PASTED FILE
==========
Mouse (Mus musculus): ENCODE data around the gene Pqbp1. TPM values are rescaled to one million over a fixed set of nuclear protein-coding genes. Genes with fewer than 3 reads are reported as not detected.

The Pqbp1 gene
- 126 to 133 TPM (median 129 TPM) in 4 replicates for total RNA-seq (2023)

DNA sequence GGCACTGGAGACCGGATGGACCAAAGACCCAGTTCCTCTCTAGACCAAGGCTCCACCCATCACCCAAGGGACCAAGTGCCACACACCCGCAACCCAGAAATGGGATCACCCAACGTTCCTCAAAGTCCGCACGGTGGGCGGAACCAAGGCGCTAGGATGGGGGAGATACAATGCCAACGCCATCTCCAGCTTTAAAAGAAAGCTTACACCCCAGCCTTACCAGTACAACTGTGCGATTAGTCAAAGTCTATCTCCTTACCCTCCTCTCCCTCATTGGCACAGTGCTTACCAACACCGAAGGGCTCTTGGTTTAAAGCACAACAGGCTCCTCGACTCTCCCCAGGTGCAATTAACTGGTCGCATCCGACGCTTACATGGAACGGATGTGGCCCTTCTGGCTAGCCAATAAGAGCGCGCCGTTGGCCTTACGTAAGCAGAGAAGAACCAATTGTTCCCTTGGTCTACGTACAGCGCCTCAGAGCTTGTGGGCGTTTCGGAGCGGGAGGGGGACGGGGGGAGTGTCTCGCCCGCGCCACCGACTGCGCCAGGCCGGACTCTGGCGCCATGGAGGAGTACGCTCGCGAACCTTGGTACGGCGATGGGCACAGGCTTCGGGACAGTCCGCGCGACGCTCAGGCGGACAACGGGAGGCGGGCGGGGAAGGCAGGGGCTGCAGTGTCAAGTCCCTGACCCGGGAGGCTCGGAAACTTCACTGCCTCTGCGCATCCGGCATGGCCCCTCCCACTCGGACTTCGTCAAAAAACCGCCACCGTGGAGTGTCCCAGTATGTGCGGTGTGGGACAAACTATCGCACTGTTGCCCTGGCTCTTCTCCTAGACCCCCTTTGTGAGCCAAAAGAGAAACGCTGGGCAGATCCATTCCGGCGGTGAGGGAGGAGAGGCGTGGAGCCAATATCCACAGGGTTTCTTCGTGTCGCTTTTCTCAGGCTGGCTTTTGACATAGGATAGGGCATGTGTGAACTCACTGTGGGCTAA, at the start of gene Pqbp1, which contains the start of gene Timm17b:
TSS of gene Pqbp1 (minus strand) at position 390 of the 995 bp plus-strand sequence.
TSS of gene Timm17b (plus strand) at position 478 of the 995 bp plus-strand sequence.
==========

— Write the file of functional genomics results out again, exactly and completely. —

Mouse (Mus musculus): ENCODE data around the gene Pqbp1. TPM values are rescaled to one million over a fixed set of nuclear protein-coding genes. Genes with fewer than 3 reads are reported as not detected.

The Pqbp1 gene
- 126 to 133 TPM (median 129 TPM) in 4 replicates for total RNA-seq (2023)

DNA sequence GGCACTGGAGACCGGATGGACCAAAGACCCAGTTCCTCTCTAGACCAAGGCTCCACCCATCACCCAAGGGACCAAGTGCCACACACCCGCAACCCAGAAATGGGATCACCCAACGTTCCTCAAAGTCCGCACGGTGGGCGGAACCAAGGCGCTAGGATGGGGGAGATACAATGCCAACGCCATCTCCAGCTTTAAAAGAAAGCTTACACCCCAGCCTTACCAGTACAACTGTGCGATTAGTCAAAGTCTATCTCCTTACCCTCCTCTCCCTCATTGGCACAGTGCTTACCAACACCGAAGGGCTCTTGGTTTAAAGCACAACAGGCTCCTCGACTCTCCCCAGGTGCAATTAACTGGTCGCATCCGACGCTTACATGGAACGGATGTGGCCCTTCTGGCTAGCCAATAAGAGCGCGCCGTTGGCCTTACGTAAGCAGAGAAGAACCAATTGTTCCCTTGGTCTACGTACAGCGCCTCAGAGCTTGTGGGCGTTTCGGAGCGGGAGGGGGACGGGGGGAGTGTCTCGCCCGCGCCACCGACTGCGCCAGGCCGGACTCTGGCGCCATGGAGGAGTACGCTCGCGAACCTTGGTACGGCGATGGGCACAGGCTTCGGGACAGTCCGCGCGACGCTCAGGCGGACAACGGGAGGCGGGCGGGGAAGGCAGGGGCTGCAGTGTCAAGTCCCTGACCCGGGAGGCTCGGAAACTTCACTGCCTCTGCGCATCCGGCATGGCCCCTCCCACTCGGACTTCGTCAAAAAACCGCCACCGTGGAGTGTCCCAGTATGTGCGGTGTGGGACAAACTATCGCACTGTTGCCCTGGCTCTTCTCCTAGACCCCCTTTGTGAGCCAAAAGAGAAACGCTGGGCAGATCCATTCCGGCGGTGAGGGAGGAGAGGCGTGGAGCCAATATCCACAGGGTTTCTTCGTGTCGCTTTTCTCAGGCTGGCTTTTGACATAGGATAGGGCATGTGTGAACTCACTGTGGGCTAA, at the start of gene Pqbp1, which contains the start of gene Timm17b:
TSS of gene Pqbp1 (minus strand) at position 390 of the 995 bp plus-strand sequence.
TSS of gene Timm17b (plus strand) at position 478 of the 995 bp plus-strand sequence.